The World Bank has committed $8.5 billion to Nigeria to fund critical issues ranging from agriculture to education.
Revealing this Thursday in Abuja at a summit hosted by the Emergency Coordination Centre, the World Bank’s Country Director in Nigeria, Shubham Chaudhuri, noted that the amount was the highest of any country.
He noted that it was still infinitesimal compared to Nigeria’s needs, however, pointing out that around $2.5 billion to $3 billion of the fund had been channeled into education.
“Half the population of Nigeria is under the age of 17. This means investing in human capital development is necessary,” he said.
He noted that the future of Nigeria hinged on the ability of young people to go to school, stressing the importance of making schools safe to ensure that fewer children are out of school.
He further said that it was Nigeria’s call to determine how it would mobilize its financial resources to enable young Nigerians to go to school or whether its scarce resources would be used to subsidize gasoline with more than 6 .5 trillion naira.
Africa’s most populous nation is mobilizing 6.7 trillion naira for petrol subsidies at the expense of education and health. Around 10.1 million children are out of school, according to the Department of Education, but a report suggests there are as many as 18.5 million.
Analysts have described Nigeria’s insistence on subsidies as financial indiscipline, noting that it would have adverse consequences for the Nigerian economy.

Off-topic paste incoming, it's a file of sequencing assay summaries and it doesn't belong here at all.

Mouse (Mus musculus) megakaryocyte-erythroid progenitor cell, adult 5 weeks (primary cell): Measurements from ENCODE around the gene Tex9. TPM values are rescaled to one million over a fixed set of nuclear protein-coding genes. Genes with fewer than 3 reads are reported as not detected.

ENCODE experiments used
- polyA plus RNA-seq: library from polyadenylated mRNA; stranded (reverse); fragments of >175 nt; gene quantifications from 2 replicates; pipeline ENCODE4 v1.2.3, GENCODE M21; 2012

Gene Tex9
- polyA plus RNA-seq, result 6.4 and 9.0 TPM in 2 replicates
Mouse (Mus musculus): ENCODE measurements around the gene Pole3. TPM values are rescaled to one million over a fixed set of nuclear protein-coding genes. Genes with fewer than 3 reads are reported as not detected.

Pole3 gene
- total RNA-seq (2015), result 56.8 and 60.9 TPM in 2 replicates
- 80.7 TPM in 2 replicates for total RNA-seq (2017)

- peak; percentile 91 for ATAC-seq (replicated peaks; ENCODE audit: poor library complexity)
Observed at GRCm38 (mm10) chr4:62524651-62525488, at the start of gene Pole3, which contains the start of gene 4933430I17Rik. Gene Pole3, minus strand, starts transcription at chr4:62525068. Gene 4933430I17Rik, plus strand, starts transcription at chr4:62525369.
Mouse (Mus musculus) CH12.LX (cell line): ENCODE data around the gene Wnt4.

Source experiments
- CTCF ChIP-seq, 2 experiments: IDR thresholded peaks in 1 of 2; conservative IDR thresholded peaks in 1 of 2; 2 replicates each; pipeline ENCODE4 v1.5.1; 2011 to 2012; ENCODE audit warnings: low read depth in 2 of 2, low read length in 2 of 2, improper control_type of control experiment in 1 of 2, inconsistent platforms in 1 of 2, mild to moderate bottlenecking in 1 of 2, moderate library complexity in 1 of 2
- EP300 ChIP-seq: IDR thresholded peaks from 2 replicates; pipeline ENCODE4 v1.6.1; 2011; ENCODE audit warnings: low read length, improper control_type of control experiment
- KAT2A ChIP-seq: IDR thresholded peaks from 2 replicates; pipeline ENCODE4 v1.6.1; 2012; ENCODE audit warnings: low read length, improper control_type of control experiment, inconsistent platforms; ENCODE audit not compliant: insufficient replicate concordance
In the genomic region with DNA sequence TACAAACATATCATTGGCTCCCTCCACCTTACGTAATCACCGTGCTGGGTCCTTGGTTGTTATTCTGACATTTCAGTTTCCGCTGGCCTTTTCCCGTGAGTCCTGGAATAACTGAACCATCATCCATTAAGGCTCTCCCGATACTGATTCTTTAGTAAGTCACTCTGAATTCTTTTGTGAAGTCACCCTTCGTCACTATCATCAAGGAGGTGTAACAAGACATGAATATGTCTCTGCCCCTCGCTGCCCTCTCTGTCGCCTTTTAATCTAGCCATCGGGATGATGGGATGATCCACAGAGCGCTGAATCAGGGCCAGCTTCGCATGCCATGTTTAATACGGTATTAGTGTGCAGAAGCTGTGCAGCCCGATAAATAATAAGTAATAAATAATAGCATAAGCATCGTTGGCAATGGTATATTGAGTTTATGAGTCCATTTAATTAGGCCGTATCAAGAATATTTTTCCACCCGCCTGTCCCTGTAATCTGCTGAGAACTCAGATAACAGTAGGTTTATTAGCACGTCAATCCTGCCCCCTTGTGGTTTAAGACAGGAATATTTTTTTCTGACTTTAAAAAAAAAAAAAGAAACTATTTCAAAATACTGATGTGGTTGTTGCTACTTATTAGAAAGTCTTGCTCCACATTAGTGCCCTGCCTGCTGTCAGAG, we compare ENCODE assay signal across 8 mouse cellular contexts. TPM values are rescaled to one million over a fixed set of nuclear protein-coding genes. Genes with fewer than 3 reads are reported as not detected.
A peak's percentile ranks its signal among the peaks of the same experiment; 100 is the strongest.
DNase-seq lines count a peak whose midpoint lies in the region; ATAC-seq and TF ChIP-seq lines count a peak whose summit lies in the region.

For Professor Jonathan Aremu, former deputy director of CBN and senior lecturer at Covenant University, subsidies have distorted the market, preventing products from finding their real value.
“In economics, subsidies are always bad. Yes, a lot of people are dependent on fuel, that’s why they have continued to subsidize gasoline, but we don’t know how much is actually spent on subsidies.
He explained that the next government should not only remove subsidies but also provide incentives that would alleviate the suffering of Nigerians.
Professor of energy economics at Nnamdi Azikiwe University, Uche Nwogwugwu, said removing subsidies would be a step in the right direction.
However, he said removing petrol subsidies for the time being would cause untold hardship and social unrest for Nigerians, suggesting an alternative path Nigeria could take.
“It is absolutely true that the burden weighs and will continue to weigh on the economy. A few soft facts are there to help save the country.
“The PIA has made NNPC a limited liability company that can seek profits. This is a good basis for solving the subsidy. It is recognized that the nation has subsidized consumption and now wants to channel into production. Expanding the market to include neighboring Cameroon, Ghana, Niger, Mali and Sudan where it is sold for around the equivalent of N300-400 per liter will recoup all funds and also generate benefits.
“It will also completely eliminate the activities of smugglers. Under the Africa Free Trade Charter, the NNPC can sell to neighboring countries while giving the nation a breather to resolve domestic imbalances,” he suggested, noting that this could allow the country to solve the subsidy imbroglio.